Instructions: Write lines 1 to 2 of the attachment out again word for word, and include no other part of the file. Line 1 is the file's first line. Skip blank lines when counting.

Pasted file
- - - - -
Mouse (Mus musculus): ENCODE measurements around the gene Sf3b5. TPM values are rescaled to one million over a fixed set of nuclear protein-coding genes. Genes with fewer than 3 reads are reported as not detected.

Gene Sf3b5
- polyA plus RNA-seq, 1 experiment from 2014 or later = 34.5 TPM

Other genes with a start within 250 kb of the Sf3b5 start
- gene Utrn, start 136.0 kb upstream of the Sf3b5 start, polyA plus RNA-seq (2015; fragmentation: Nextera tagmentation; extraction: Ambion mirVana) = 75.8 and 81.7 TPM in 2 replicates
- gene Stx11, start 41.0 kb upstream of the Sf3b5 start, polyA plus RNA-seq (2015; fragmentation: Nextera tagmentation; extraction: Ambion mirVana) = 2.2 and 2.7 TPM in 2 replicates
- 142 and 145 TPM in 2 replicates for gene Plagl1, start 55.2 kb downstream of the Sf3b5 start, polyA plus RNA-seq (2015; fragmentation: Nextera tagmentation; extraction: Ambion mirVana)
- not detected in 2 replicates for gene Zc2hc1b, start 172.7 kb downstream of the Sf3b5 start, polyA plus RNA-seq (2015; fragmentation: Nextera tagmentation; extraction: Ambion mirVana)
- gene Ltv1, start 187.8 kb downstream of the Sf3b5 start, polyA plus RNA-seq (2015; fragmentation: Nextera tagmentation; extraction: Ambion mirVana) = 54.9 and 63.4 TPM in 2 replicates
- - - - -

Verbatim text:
Mouse (Mus musculus): ENCODE measurements around the gene Sf3b5. TPM values are rescaled to one million over a fixed set of nuclear protein-coding genes. Genes with fewer than 3 reads are reported as not detected.

Gene Sf3b5